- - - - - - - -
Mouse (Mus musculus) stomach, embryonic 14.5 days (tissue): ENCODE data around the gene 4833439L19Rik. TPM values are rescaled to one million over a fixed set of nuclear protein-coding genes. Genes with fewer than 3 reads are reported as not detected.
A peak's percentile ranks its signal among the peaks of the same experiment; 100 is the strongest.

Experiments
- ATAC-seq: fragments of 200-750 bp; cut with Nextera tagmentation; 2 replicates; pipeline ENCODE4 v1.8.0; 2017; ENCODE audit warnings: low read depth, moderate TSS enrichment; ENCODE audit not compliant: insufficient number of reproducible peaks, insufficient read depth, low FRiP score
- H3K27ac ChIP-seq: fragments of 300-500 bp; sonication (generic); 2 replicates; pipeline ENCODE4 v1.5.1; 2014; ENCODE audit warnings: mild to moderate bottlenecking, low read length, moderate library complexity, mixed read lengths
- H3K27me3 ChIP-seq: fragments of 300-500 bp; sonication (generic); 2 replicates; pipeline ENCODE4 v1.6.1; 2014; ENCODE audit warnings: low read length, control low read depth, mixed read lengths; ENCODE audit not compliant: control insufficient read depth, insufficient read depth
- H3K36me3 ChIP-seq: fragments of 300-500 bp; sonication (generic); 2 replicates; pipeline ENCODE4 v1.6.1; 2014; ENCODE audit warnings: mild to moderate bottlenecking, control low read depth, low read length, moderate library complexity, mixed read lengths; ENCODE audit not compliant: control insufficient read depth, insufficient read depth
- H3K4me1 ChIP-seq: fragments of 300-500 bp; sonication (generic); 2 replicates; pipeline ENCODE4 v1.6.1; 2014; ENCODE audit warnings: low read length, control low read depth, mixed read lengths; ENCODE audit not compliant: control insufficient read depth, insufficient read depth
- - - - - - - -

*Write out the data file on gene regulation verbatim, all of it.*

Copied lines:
Mouse (Mus musculus) stomach, embryonic 14.5 days (tissue): ENCODE data around the gene 4833439L19Rik. TPM values are rescaled to one million over a fixed set of nuclear protein-coding genes. Genes with fewer than 3 reads are reported as not detected.
A peak's percentile ranks its signal among the peaks of the same experiment; 100 is the strongest.

Experiments
- ATAC-seq: fragments of 200-750 bp; cut with Nextera tagmentation; 2 replicates; pipeline ENCODE4 v1.8.0; 2017; ENCODE audit warnings: low read depth, moderate TSS enrichment; ENCODE audit not compliant: insufficient number of reproducible peaks, insufficient read depth, low FRiP score
- H3K27ac ChIP-seq: fragments of 300-500 bp; sonication (generic); 2 replicates; pipeline ENCODE4 v1.5.1; 2014; ENCODE audit warnings: mild to moderate bottlenecking, low read length, moderate library complexity, mixed read lengths
- H3K27me3 ChIP-seq: fragments of 300-500 bp; sonication (generic); 2 replicates; pipeline ENCODE4 v1.6.1; 2014; ENCODE audit warnings: low read length, control low read depth, mixed read lengths; ENCODE audit not compliant: control insufficient read depth, insufficient read depth
- H3K36me3 ChIP-seq: fragments of 300-500 bp; sonication (generic); 2 replicates; pipeline ENCODE4 v1.6.1; 2014; ENCODE audit warnings: mild to moderate bottlenecking, control low read depth, low read length, moderate library complexity, mixed read lengths; ENCODE audit not compliant: control insufficient read depth, insufficient read depth
- H3K4me1 ChIP-seq: fragments of 300-500 bp; sonication (generic); 2 replicates; pipeline ENCODE4 v1.6.1; 2014; ENCODE audit warnings: low read length, control low read depth, mixed read lengths; ENCODE audit not compliant: control insufficient read depth, insufficient read depth